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At the open: TSX sinks with telecom, industrial sectors

Mobilicity chairman John Bitove. The wireless upstart has scoured the globe to find a buyer, contacting ‘more than 30’ potential purchasers, according to court documents filed as part of the company’s restructuring. But the Vaughan, Ont.-based carrier has yet to clinch a binding sale agreement. And time is running out for it to do so.

Peter Power/The Globe and Mail

The Toronto stock market was lower Wednesday amid doubts about efforts to revive Japan's economy while traders looked to economic reports that may offer a clue about how long the Fed will continue with its economic stimulus plans.

The S&P/TSX composite index fell 92.37 points to 12,501.6 with declines spread across most sectors.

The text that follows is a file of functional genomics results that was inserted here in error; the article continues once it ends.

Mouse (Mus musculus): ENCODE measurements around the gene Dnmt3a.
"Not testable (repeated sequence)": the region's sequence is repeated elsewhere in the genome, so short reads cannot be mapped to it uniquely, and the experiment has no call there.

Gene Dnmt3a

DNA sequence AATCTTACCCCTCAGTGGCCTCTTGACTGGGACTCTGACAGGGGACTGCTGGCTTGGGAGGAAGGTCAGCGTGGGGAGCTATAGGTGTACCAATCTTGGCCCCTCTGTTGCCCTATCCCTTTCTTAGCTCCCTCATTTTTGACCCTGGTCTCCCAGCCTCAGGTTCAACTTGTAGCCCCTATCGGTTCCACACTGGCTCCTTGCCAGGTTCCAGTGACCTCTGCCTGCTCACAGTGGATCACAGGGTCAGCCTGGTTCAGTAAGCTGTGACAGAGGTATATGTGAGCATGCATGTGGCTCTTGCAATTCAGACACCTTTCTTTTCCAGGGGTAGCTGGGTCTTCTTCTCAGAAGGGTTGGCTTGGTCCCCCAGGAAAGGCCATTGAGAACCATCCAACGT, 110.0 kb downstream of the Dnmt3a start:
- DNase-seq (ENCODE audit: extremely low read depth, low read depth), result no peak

The Canadian dollar shed early gains, down 0.07 of a cent to 96.6 cents U.S. amid a strong housing report.

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Statistics Canada says municipalities issued $7-billion worth of building permits in April, up 10.5 per cent from March and far better than the month-to-month decline that analysts had expected.

U.S. indexes were lower as traders took in disappointing job creation data. Payroll firm ADP reported Wednesday that the U.S. private sector cranked out 135,000 jobs during May, less than the 165,000 that had been expected.

The ADP report comes two days before the release of the U.S. government's official employment data for last month.

The Dow Jones Industrials declined 71.15 points to 15,106.39, the Nasdaq fell 16.33 points to 3,428.93 while the S&P 500 index was down 8.91 points to 1,622.47.

Traders also took in the latest reading of the health of the U.S. non-manufacturing sector, which showed stronger expansion. The Institute for Supply Management's index came in at 53.7, better than the 53 reading that had been expected and up from 53.1 in April. But the data also showed that hiring slowed further in May to the lowest level since July 2013, coming in at 50.1.